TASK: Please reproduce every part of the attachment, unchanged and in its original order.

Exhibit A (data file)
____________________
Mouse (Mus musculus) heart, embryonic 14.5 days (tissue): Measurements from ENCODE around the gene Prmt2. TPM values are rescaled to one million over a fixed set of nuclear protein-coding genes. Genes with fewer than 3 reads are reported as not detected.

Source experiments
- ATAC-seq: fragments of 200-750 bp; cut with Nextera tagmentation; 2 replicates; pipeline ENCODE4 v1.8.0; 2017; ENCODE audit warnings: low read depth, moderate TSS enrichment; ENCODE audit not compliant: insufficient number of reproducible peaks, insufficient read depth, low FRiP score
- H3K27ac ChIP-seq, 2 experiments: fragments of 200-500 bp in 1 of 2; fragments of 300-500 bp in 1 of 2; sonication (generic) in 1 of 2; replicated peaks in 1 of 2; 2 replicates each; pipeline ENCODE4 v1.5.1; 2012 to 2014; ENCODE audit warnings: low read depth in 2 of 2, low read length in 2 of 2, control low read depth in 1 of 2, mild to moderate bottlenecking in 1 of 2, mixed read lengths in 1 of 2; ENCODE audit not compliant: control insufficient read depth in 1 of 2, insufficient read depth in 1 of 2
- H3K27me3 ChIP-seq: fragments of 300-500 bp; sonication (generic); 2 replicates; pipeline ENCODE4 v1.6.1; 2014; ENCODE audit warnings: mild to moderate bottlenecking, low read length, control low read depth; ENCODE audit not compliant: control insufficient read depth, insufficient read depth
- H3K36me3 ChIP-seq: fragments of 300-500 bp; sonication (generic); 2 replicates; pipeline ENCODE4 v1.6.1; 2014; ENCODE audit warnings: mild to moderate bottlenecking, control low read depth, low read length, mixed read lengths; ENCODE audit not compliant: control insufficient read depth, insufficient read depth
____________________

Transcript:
Mouse (Mus musculus) heart, embryonic 14.5 days (tissue): Measurements from ENCODE around the gene Prmt2. TPM values are rescaled to one million over a fixed set of nuclear protein-coding genes. Genes with fewer than 3 reads are reported as not detected.

Source experiments
- ATAC-seq: fragments of 200-750 bp; cut with Nextera tagmentation; 2 replicates; pipeline ENCODE4 v1.8.0; 2017; ENCODE audit warnings: low read depth, moderate TSS enrichment; ENCODE audit not compliant: insufficient number of reproducible peaks, insufficient read depth, low FRiP score
- H3K27ac ChIP-seq, 2 experiments: fragments of 200-500 bp in 1 of 2; fragments of 300-500 bp in 1 of 2; sonication (generic) in 1 of 2; replicated peaks in 1 of 2; 2 replicates each; pipeline ENCODE4 v1.5.1; 2012 to 2014; ENCODE audit warnings: low read depth in 2 of 2, low read length in 2 of 2, control low read depth in 1 of 2, mild to moderate bottlenecking in 1 of 2, mixed read lengths in 1 of 2; ENCODE audit not compliant: control insufficient read depth in 1 of 2, insufficient read depth in 1 of 2
- H3K27me3 ChIP-seq: fragments of 300-500 bp; sonication (generic); 2 replicates; pipeline ENCODE4 v1.6.1; 2014; ENCODE audit warnings: mild to moderate bottlenecking, low read length, control low read depth; ENCODE audit not compliant: control insufficient read depth, insufficient read depth
- H3K36me3 ChIP-seq: fragments of 300-500 bp; sonication (generic); 2 replicates; pipeline ENCODE4 v1.6.1; 2014; ENCODE audit warnings: mild to moderate bottlenecking, control low read depth, low read length, mixed read lengths; ENCODE audit not compliant: control insufficient read depth, insufficient read depth